Report From Cancun

On site for the official opening of two Mariott properties, Travel Agent found Cancun almost back to its old self. The hotels are, for the most part, operational, although only 63 of the total 86 total hospitality properties have yet opened their doors.  Cancun's beaches are back

Thanks to a $22 million government beach replenishment project, the beaches look wonderful and have retained their familiar white, powdery feel. Officials report that they are even larger, at 125 feet, than prior to Wilma's landfall on October 15, 2005. Almost all of the restaurants and nightlcubs are once again open for business and, indeed, we found the downtown area to be its same, familiar vibrant self one night the other week.

On September 22, two of the resort's flagship properties, the J.W. Marriott Cancun Resort & Spa and CasaMagna Marriott Cancun Resort, both owned by Mexican businessman Isaac Saban, formally celebrated their reopenings with a ribbon-cutting ceremony.

Check out this video on the Casa Magna resort:

The Ritz-Carlton and another Marriott property located three doors down but with a different owner, later followed with their own formal openings.

"We're back now. We're back new and stronger than ever, says Christopher Calabrese, general manager for both Casa Magna and the J.W. Marriott. "The destination really looks good. Everything is brand new...demand is strong. Customers want to come to Cancun."

In a way, both the J.W. Marriott and CasaMagna serve as a metaphorical proxy for the whole strip. They suffered incredible damage during the storm, with 185-mile-per-hour winds destroying windows and allowing seawater to flood most areas. But both apparently have made a remarkable comeback. At a total cost of $100 million, the hotels look and feel like new. There are now flat-screen TVs in every room, and throughout both properties, hurricane-proof windows capable of withstanding a Category 5 storm have been installed. Officials also made a host of smaller, less consequential changes. The J.W. Marriott has hired a new spa director, who has infused both the spa's decor and menu with a distinctly Mayan feel.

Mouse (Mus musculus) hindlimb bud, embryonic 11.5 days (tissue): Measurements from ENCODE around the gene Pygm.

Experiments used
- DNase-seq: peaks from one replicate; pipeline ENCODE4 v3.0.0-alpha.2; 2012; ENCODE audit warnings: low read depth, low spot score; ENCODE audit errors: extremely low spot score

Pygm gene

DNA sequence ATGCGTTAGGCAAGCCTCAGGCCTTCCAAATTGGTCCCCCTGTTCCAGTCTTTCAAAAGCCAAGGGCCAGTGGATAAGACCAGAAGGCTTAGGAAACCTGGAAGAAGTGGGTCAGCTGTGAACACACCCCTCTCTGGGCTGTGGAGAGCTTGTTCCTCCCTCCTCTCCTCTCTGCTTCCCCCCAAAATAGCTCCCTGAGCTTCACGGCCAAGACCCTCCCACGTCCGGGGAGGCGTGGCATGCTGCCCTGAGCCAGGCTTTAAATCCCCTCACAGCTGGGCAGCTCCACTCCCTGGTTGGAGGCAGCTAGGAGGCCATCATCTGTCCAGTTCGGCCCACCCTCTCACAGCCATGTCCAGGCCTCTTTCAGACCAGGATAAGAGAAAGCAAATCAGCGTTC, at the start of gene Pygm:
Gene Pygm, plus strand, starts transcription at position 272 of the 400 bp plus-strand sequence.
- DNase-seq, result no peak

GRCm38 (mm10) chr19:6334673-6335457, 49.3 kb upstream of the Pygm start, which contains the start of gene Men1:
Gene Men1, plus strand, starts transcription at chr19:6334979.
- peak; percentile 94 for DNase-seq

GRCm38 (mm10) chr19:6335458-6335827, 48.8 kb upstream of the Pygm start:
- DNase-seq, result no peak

But agents should know that the destination is not completely up to its pre-storm par. Many hotels are still undergoing reconstruction.

The hotel adjacent to the J.W. Mariott, for instance, CancunPalace, is a concrete skeleton upon which laborers work during the entire day. Overflowing Dumpsters filled with construction refuse front many of the hotels alongside newly planted vegetation (even the ones that are formally or informally open). And while CasaMagna celebrated its official reopening, work continues in earnest on the property. (Officials are hoping everything will have been wrapped up by the time you read this.)

Marriott officials report that demand for the destination is strong, although they would not divulge numbers. J.W. Marriott, according to one hotel official, was running at about 60 percent occupancy at the time of our visit, although the grounds seemed sparsely populated.

Hotels Revamp With Added Luxury

There is a noteworthy trend afoot in Cancun, a striking departure from the prior course of events, and it is perhaps best evidenced by the trajectory of the Cancun Palace Hotel.

Like many hotels and resorts in Cancun, the hotel gained a reputation for catering to the all-inclusive spring-break crowd. It was, to put it one way, perceived as catering to a low-end clientele. So when Hurricane Wilma ravaged the CancunPalace, the owners chose to start completely anew.

A source with the Cancun Convention and Visitors Bureau told Travel Agent that Cancun Palace is seeking to remake itself in the image of its high-end, luxury sister property, Le Blanc, also located in Cancun.

"Everyone is making improvement, but not as much as [CancunPalace]," says Israel Urbina Acuna of the Convention and Visitors' Bureau.

"Almost all the hotels are changing to luxury here. We are trying to make Cancun be seen as a luxury destination. It's all geared that way."

Indeed, Acuna tells Travel Agent that the Convention and Visitors Bureau has enlisted U.S. public relations firm YPB&R to help with a campaign aimed to change the image of Cancun among both U.S. and international visitors.

Cancun officials inked a similar deal with Mexico City P.R. firm Planeco.

"We don't want (the spring break) image for Cancun," says Acuna. "We'll receive that business. We're not telling anyone we don't want it, but it's only there three weeks out of the year."